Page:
Microplastics, which are plastic particles smaller than a grain of rice, have been discovered for the first time in freshly fallen Antarctic snow, according to scientists, and have the potential to influence climate change by speeding up ice melting.
The research, which was just published in the journal The Cryosphere, reveals a major threat to the Antarctic region.
Microplastics have been proven to have significant effects on environmental health, limiting growth, reproduction, and general biological activities in creatures, as well as having harmful consequences for humans, according to previous research.
Alex Aves, a PhD student at New Zealand’s University of Canterbury, collected snow samples from the Ross Ice Shelf in Antarctica in late 2019.
There had been few investigations into the prevalence of microplastics in the air at the time, and the researchers stated it was unclear how prevalent the problem was.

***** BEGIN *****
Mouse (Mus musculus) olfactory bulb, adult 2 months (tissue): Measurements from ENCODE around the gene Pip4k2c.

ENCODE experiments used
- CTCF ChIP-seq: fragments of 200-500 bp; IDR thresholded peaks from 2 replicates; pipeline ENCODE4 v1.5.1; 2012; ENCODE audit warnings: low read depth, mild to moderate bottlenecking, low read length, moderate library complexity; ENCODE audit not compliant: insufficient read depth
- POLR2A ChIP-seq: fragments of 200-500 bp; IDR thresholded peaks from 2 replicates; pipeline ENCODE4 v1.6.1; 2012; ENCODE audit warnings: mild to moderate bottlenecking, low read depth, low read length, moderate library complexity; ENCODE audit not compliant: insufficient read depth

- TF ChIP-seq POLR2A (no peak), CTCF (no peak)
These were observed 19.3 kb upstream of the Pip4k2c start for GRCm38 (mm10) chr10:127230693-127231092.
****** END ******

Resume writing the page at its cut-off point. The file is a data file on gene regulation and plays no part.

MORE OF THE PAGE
“We were hopeful that Alex would find no microplastics in such a clean and remote location when she traveled to Antarctica in 2019,” said Laura Revell, Associate Professor at the University of Canterbury.
When the researchers returned to the lab, they discovered that plastic particles were present in every sample taken from the Ross Ice Shelf’s remote locations, indicating that the discoveries will have worldwide implications.
“Finding microplastics in new Antarctic snow is really sad, but it demonstrates the breadth of plastic contamination into even the most distant corners of the earth,” Aves said.
“We collected snow samples from 19 locations around the Ross Island region of Antarctica and detected microplastics in every single one of them,” she continued.
The presence of microplastic particles in the air has the potential to alter climate on a larger scale, according to the researchers, by speeding up the melting of snow and ice.
To determine the type of plastic particles contained in snow samples, Aves used a chemical analysis technique. The color, size, and shape of the plastic particles were all examined under a microscope.